In the corporate realm, Internet and cable giants like Earth Link, Cox Communications, BellSouth/AT&T, and Cingular, in addition to 137,000 other businesses, all call Atlanta home. In the education arena, metro Atlanta’s two largest public universities, Georgia State University and the Georgia Institute of Technology, enroll more than 44,000 students per year. This combination of big business and higher education translates to an insatiable demand for Internet access and communications technology. Students and CEOs alike take advantage of the more than 500 wi-fi hot spots in downtown Atlanta, plus the 760,000 miles of lightning-quick fiber optic cable (operated by BellSouth) enmeshed throughout the city. Additionally, Atlanta’s metro area is the world’s largest toll-free calling area, spanning more than 7,000 miles.
The capital of Georgia also benefits from Wireless Atlanta, a citywide, public-private partnership, that provides a blanket of high-speed Internet connectivity to residents, visitors, and employees. This initiative was part of Atlanta Mayor Shirley Franklin’s second term goals to improve quality of life and promote economic development.
The wi-fi network’s deployment began in 2007 when transmitters were installed on outdoor utility poles around Atlanta. Ninety-five percent of outdoor areas are covered by the network, and many public parks and common gathering points offer free access. Essentially, everywhere in Atlanta is Web-ready.
Winston-Salem, North Carolina
Winston-Salem, NC is encircled by 26 miles of fiber optic Internet connectivity, which has transformed the city, once known mainly for tobacco, into a knowledge-based community of 223,000 people. Anchored by the efforts of WinstonNet, a nonprofit community technology initiative established in 1997, Winston-Salem aims to bridge the digital divide by linking educational institutions to its fiber optic network and providing community-wide wi-fi access through its innovative Wireless Winston initiative.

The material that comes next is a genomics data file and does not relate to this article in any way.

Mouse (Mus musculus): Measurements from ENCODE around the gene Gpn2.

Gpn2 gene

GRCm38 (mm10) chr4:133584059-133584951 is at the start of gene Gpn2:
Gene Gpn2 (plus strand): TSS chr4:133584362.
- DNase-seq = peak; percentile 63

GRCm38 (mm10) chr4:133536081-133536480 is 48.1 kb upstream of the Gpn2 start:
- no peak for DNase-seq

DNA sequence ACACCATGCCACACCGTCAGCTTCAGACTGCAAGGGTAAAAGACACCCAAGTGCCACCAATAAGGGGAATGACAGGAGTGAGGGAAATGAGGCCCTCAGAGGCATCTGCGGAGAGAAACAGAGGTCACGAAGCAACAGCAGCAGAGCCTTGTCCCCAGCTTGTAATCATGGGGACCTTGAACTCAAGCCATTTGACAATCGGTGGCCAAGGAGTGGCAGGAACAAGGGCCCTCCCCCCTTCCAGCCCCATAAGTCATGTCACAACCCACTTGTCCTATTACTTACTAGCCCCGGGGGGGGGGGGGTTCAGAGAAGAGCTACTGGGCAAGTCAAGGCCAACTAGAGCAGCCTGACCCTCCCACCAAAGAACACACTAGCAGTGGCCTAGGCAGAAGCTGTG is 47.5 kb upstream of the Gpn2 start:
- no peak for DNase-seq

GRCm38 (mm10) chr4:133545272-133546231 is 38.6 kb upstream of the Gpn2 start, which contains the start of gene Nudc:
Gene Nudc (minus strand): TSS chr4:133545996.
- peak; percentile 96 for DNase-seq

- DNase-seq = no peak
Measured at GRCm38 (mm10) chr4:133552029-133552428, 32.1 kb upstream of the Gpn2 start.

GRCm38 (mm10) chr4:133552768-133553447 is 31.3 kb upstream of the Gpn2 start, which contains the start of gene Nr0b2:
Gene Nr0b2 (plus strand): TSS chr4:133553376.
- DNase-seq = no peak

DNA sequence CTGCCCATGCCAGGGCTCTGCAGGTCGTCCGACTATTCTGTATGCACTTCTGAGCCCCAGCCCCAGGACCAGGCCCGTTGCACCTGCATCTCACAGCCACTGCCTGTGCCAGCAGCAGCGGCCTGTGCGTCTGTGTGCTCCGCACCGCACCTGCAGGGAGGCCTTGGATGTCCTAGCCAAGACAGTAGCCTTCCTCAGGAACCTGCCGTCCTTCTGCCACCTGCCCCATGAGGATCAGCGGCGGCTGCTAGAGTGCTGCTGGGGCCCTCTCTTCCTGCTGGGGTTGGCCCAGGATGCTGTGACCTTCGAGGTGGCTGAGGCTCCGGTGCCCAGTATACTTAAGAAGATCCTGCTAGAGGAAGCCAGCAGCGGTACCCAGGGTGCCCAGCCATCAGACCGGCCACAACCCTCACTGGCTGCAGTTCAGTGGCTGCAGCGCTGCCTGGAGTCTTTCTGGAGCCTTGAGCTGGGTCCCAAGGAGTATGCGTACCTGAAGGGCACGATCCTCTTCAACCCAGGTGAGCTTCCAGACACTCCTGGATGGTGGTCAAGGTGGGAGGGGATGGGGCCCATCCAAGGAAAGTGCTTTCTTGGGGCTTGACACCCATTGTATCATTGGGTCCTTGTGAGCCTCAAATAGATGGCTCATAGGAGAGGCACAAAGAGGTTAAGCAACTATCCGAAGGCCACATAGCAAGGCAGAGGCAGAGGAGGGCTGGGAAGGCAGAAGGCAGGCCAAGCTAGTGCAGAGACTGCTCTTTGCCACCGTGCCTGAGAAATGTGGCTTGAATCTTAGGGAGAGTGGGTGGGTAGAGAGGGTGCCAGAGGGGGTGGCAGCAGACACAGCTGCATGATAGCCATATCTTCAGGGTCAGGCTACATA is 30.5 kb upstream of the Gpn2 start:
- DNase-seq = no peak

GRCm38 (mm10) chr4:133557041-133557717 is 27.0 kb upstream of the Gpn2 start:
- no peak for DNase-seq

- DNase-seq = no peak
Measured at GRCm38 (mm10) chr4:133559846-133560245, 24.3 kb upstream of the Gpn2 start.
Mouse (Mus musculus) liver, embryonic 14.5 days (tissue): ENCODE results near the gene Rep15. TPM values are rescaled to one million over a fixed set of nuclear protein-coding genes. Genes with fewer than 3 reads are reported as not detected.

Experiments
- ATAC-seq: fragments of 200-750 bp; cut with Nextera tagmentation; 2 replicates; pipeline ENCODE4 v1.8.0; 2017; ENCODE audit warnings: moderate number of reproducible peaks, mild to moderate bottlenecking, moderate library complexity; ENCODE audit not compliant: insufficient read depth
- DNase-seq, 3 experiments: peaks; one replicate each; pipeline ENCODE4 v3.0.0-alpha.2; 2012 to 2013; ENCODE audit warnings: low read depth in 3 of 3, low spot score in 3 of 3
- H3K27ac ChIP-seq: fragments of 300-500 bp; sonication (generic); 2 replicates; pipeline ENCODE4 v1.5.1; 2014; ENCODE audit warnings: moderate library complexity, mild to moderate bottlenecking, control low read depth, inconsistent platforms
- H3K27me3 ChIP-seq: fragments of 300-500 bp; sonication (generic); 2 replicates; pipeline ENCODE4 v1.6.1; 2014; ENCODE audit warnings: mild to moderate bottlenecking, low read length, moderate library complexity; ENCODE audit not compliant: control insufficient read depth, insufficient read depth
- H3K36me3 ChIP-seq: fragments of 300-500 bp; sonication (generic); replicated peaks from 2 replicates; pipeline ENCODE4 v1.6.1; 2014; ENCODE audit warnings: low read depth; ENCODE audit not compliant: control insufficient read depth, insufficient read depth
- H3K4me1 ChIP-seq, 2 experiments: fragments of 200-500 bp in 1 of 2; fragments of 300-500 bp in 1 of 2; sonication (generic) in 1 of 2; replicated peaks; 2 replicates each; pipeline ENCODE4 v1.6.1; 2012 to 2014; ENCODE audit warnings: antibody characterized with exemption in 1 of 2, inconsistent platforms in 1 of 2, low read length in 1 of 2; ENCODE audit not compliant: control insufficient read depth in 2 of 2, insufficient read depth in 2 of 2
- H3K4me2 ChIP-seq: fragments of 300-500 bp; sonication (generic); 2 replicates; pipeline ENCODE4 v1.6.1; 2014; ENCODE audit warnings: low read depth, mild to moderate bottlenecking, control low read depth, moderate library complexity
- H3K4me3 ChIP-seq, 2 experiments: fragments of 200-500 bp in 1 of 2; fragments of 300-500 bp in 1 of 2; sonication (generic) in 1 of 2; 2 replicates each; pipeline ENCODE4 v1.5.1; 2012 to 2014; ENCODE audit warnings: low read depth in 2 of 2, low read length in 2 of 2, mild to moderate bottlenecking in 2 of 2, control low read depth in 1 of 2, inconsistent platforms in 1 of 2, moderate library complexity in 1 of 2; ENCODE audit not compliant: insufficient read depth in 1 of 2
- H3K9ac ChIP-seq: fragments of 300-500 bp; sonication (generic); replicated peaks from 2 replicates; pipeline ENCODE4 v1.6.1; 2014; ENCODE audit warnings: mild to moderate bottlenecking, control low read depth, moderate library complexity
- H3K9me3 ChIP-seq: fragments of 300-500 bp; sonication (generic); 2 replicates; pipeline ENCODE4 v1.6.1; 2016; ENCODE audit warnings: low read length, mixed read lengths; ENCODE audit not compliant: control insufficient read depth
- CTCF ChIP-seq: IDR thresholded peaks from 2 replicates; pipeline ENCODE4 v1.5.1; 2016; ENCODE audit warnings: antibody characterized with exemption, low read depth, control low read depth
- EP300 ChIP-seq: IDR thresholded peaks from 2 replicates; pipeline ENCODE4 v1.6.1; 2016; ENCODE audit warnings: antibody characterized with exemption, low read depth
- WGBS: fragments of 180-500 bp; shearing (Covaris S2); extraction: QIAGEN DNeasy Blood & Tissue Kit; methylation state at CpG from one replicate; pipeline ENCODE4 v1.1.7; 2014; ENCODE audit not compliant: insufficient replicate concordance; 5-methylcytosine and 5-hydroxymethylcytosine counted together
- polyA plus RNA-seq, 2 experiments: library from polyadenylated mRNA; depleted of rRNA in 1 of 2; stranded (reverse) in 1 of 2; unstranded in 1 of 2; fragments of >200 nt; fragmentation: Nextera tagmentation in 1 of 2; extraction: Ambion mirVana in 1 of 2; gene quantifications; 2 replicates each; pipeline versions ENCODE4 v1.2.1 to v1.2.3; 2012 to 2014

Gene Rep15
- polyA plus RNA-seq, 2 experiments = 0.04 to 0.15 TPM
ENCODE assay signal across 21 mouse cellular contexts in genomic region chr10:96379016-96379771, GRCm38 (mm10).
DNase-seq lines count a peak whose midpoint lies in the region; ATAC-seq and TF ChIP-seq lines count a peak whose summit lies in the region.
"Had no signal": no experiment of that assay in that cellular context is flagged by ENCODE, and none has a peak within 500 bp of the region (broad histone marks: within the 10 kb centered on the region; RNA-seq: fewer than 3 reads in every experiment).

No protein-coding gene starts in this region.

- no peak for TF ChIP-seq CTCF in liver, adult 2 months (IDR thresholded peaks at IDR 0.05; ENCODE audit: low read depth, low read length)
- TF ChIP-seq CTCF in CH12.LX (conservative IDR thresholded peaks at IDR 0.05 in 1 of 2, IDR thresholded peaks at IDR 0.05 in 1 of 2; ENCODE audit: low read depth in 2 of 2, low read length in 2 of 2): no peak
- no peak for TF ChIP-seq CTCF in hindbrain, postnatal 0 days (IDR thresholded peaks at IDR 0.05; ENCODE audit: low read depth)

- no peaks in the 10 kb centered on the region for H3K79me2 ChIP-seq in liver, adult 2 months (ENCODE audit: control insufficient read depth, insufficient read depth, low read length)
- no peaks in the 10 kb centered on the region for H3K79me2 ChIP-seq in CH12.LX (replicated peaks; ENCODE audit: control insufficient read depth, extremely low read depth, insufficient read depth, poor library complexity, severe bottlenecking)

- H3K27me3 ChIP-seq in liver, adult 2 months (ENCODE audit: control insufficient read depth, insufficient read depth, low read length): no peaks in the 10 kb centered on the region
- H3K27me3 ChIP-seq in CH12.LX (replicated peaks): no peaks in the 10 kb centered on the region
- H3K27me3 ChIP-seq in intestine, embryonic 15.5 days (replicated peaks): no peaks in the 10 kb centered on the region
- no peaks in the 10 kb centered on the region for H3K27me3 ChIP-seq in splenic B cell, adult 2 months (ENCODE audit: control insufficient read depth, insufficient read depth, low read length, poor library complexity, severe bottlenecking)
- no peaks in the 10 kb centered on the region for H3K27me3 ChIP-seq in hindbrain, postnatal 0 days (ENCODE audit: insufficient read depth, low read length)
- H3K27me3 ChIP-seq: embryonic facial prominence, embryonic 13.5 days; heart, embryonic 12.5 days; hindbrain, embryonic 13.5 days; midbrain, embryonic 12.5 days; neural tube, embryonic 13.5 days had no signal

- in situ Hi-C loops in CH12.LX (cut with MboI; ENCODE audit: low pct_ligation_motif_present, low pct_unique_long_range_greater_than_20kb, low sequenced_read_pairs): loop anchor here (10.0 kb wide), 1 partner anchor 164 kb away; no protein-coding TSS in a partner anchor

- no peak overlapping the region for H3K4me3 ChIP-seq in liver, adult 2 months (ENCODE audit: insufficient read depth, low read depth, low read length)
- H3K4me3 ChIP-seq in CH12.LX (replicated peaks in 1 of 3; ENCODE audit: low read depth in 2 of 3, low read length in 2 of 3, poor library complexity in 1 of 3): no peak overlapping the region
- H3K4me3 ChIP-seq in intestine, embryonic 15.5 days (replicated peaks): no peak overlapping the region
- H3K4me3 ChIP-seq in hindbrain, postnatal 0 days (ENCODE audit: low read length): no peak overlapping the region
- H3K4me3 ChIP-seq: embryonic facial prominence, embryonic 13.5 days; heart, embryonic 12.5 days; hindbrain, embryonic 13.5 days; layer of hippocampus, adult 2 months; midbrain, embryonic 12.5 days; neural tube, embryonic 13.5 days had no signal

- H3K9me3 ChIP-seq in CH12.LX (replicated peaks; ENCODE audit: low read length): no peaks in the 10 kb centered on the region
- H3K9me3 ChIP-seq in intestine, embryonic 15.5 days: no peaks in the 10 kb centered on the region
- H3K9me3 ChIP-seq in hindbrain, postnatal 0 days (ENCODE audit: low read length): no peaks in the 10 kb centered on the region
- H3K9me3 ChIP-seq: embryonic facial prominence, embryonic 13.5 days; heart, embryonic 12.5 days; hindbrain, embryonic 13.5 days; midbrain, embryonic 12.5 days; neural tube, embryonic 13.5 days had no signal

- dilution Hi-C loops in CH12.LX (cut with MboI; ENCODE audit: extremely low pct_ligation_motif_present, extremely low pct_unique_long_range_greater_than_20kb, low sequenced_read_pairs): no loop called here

Winston’s fiber optic network was born in the 1990s when Wake Forest University developed a high-speed Internet network to connect its medical school to its main undergraduate campus. The larger community, however, realized the potential of this technological advancement and formed WinstonNet, which, in 1999, used a U.S. Department of Education grant to connect its local school systems to Wake Forest’s fiber optic ring. This fiber optic ring was then linked to the larger, statewide North Carolina Research and Education Network for easy information sharing and greater connectivity.
The impact on the Winston-Salem community is undeniable. One hundred percent of government offices, most businesses, and 88% of households have broadband Internet access. WinstonNet offers free computer access in its 44 labs, located in public places such as schools, churches, and libraries throughout the city. In addition to free Internet access, the labs’ computers hold current Microsoft Office software, free email accounts, and free data storage. This community computer program is led by Wake Forest and Forsyth Technical Community College, and is sponsored by the Cisco Foundation and the Microsoft Corporation, which granted $491,000 in development funding in 2005.
“This project is establishing Winston-Salem as a national model for how corporations and community organizations can work together to harness the benefits of information technology,” says Harold L. Martin, chancellor of Winston-Salem State University, one of the network’s educational partners.